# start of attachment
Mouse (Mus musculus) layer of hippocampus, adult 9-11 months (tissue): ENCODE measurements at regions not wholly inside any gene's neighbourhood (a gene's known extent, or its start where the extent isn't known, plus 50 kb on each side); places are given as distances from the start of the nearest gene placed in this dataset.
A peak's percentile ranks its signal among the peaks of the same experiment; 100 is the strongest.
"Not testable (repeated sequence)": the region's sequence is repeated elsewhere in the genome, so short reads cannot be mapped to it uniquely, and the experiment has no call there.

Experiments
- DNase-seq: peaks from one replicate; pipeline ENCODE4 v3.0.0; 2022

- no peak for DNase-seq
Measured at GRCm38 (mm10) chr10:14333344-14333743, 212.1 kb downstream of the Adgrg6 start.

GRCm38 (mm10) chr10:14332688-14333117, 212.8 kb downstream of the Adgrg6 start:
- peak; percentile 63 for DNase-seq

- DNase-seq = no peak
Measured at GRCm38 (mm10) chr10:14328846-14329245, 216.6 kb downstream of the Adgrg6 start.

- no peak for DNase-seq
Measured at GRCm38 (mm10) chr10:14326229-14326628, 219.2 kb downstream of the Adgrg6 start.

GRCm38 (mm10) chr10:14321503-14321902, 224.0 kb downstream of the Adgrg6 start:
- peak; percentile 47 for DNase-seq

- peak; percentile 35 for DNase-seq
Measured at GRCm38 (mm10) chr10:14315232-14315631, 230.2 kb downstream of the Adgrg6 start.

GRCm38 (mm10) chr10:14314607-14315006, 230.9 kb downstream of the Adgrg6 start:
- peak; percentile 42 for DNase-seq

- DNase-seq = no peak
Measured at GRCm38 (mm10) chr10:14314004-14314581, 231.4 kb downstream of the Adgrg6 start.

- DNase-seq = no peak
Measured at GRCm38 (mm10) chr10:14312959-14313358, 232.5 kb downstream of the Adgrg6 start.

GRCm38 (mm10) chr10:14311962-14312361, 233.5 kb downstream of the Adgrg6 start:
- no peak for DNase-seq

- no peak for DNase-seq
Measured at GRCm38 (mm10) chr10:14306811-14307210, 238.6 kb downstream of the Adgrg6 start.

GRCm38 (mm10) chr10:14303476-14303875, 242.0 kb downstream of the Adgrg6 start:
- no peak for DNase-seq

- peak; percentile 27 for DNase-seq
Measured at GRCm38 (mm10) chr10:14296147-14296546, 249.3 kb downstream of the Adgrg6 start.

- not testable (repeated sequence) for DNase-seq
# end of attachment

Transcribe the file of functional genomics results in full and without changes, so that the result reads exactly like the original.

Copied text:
Mouse (Mus musculus) layer of hippocampus, adult 9-11 months (tissue): ENCODE measurements at regions not wholly inside any gene's neighbourhood (a gene's known extent, or its start where the extent isn't known, plus 50 kb on each side); places are given as distances from the start of the nearest gene placed in this dataset.
A peak's percentile ranks its signal among the peaks of the same experiment; 100 is the strongest.
"Not testable (repeated sequence)": the region's sequence is repeated elsewhere in the genome, so short reads cannot be mapped to it uniquely, and the experiment has no call there.

Experiments
- DNase-seq: peaks from one replicate; pipeline ENCODE4 v3.0.0; 2022

- no peak for DNase-seq
Measured at GRCm38 (mm10) chr10:14333344-14333743, 212.1 kb downstream of the Adgrg6 start.

GRCm38 (mm10) chr10:14332688-14333117, 212.8 kb downstream of the Adgrg6 start:
- peak; percentile 63 for DNase-seq

- DNase-seq = no peak
Measured at GRCm38 (mm10) chr10:14328846-14329245, 216.6 kb downstream of the Adgrg6 start.

- no peak for DNase-seq
Measured at GRCm38 (mm10) chr10:14326229-14326628, 219.2 kb downstream of the Adgrg6 start.

GRCm38 (mm10) chr10:14321503-14321902, 224.0 kb downstream of the Adgrg6 start:
- peak; percentile 47 for DNase-seq

- peak; percentile 35 for DNase-seq
Measured at GRCm38 (mm10) chr10:14315232-14315631, 230.2 kb downstream of the Adgrg6 start.

GRCm38 (mm10) chr10:14314607-14315006, 230.9 kb downstream of the Adgrg6 start:
- peak; percentile 42 for DNase-seq

- DNase-seq = no peak
Measured at GRCm38 (mm10) chr10:14314004-14314581, 231.4 kb downstream of the Adgrg6 start.

- DNase-seq = no peak
Measured at GRCm38 (mm10) chr10:14312959-14313358, 232.5 kb downstream of the Adgrg6 start.

GRCm38 (mm10) chr10:14311962-14312361, 233.5 kb downstream of the Adgrg6 start:
- no peak for DNase-seq

- no peak for DNase-seq
Measured at GRCm38 (mm10) chr10:14306811-14307210, 238.6 kb downstream of the Adgrg6 start.

GRCm38 (mm10) chr10:14303476-14303875, 242.0 kb downstream of the Adgrg6 start:
- no peak for DNase-seq

- peak; percentile 27 for DNase-seq
Measured at GRCm38 (mm10) chr10:14296147-14296546, 249.3 kb downstream of the Adgrg6 start.

- not testable (repeated sequence) for DNase-seq